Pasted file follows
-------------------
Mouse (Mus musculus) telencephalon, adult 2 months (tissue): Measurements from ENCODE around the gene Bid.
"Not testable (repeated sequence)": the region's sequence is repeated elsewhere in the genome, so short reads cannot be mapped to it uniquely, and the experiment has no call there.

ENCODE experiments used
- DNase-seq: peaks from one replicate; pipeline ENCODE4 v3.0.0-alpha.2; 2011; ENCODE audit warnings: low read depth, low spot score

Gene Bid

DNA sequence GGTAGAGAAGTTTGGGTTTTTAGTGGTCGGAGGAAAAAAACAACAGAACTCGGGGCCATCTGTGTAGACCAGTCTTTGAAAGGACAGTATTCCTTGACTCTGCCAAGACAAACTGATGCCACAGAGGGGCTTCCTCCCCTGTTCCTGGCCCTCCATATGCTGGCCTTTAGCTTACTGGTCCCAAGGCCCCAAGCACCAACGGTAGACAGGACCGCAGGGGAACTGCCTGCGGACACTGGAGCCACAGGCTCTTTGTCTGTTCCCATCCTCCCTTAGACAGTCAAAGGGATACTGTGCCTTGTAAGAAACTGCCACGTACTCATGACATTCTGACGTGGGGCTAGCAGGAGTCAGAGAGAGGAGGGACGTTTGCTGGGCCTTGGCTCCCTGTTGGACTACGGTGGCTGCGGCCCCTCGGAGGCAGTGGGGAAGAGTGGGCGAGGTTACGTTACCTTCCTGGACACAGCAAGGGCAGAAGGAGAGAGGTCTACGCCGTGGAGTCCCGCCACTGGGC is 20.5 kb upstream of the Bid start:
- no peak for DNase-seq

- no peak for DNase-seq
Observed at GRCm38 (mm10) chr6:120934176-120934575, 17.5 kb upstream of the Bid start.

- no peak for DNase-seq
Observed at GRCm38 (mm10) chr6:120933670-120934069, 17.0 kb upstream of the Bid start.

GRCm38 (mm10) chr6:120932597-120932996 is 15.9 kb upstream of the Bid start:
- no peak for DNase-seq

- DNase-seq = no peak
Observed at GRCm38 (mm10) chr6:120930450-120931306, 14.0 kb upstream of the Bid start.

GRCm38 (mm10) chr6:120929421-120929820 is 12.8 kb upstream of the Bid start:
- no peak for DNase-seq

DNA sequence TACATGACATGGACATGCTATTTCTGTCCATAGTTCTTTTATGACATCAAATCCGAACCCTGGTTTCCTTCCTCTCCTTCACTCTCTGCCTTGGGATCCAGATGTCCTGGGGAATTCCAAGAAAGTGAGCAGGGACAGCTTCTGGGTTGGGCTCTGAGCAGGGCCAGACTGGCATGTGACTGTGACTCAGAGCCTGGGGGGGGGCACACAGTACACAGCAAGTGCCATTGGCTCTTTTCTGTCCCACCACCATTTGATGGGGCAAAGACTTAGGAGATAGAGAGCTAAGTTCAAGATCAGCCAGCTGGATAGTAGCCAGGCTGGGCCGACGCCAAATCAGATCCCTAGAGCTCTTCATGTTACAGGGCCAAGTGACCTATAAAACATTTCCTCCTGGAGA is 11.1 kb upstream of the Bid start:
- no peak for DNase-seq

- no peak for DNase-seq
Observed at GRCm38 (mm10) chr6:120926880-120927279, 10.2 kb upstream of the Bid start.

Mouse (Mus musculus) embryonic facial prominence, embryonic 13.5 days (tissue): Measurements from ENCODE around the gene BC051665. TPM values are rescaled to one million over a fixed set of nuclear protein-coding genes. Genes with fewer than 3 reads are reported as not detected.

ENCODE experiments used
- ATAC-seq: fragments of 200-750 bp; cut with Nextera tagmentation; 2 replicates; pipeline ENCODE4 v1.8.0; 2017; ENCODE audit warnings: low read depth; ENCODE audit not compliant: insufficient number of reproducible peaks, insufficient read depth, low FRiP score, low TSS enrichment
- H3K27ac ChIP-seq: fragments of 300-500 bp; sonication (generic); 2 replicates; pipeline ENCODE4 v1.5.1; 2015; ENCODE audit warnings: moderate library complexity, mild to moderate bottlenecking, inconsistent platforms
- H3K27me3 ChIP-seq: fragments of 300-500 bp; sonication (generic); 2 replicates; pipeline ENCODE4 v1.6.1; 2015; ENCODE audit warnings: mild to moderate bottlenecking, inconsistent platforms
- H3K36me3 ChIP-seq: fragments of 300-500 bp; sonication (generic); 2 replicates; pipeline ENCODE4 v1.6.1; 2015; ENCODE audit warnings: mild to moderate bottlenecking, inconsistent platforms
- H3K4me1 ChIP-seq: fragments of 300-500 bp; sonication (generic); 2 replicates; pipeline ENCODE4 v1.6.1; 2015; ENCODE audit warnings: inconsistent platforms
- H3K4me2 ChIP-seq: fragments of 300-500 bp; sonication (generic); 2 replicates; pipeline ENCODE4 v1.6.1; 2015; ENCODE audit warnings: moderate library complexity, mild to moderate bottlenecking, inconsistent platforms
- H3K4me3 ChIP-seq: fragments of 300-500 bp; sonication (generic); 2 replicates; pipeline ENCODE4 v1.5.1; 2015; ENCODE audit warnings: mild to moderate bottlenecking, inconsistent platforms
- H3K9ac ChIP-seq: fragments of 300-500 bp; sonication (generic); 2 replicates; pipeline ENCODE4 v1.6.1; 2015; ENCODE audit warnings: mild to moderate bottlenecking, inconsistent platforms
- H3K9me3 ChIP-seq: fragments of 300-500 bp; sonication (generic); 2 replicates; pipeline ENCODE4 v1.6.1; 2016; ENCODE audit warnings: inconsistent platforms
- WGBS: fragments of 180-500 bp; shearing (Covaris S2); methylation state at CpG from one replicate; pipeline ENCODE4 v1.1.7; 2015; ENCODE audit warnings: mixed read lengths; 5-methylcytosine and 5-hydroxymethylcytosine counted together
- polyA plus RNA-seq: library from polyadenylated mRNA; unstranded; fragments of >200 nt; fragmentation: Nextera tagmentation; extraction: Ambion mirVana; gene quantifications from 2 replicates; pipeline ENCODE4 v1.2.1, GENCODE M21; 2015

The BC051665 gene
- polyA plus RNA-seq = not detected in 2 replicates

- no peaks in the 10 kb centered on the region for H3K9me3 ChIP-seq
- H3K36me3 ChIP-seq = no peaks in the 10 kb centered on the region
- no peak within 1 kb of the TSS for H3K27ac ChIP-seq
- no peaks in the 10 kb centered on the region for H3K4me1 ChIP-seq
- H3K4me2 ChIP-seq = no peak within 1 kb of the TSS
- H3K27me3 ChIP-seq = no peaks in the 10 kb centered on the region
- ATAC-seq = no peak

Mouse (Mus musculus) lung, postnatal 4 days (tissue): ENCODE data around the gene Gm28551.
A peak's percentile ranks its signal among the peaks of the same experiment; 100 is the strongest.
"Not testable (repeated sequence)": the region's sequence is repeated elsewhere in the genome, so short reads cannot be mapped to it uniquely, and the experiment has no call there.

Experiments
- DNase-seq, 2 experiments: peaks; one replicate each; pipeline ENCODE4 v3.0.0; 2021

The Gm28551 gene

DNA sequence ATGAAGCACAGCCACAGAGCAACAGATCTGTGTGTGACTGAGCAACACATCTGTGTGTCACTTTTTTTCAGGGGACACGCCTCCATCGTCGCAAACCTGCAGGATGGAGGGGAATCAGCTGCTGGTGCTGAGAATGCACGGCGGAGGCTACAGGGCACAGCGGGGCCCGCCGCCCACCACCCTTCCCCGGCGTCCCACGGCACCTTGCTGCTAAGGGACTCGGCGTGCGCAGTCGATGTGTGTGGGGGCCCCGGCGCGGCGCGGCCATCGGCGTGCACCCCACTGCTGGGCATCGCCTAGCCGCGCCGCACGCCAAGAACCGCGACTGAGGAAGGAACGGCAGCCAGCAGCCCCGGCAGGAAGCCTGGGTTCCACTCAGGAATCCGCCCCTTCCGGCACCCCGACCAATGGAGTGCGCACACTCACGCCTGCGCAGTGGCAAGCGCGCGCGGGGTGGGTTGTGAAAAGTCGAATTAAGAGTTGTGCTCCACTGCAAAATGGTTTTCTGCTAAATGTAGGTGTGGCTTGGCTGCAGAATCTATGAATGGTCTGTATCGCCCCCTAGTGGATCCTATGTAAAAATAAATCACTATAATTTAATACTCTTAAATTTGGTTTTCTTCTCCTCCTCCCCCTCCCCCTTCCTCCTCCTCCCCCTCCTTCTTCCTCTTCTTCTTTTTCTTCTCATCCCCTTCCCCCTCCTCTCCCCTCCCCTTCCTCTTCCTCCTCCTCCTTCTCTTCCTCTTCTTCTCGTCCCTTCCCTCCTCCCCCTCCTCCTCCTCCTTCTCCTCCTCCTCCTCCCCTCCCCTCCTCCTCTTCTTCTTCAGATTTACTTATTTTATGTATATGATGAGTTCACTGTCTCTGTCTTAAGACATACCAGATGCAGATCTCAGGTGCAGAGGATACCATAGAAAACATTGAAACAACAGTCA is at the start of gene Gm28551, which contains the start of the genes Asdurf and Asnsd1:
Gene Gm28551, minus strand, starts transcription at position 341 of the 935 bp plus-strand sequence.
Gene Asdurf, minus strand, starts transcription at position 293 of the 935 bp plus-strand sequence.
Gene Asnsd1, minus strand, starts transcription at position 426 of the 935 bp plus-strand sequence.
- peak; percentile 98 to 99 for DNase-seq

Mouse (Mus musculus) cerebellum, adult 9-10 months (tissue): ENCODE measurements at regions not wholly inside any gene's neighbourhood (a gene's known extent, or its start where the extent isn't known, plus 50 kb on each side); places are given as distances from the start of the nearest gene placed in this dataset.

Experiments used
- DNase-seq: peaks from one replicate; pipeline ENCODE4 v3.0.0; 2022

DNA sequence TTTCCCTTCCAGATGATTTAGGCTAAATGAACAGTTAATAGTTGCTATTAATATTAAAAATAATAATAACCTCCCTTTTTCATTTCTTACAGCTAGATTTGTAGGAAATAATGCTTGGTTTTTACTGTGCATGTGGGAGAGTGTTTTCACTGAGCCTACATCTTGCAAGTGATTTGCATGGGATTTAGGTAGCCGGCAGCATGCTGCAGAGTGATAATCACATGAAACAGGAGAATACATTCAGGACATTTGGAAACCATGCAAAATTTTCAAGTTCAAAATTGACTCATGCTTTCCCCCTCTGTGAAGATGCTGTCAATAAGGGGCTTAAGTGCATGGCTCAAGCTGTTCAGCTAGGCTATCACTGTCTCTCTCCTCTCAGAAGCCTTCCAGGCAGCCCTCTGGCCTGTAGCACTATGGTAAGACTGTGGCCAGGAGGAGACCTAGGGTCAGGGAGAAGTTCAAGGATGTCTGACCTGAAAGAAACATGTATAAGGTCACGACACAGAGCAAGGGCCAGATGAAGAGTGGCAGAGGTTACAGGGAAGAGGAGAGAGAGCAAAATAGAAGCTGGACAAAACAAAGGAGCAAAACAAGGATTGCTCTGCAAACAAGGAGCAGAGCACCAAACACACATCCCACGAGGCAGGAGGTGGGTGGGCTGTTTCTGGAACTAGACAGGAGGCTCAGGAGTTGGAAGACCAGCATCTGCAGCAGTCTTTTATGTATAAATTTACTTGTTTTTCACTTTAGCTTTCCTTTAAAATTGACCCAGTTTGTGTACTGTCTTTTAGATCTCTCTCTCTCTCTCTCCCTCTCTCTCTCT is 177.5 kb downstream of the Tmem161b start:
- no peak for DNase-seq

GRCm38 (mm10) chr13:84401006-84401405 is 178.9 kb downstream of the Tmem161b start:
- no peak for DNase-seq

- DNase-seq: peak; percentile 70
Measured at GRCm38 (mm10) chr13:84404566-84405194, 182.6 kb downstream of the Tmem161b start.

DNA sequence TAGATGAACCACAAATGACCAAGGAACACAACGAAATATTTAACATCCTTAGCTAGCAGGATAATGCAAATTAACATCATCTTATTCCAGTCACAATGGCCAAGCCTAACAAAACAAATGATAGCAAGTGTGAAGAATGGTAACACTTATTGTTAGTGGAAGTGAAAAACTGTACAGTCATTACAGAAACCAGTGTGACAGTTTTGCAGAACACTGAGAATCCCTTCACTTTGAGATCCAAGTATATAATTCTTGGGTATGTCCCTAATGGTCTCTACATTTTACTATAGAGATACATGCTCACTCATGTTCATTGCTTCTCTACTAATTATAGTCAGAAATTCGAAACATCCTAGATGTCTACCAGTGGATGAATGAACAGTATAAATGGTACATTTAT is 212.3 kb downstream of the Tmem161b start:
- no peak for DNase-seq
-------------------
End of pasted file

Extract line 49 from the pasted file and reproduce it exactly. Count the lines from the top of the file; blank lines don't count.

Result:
The Gm28551 gene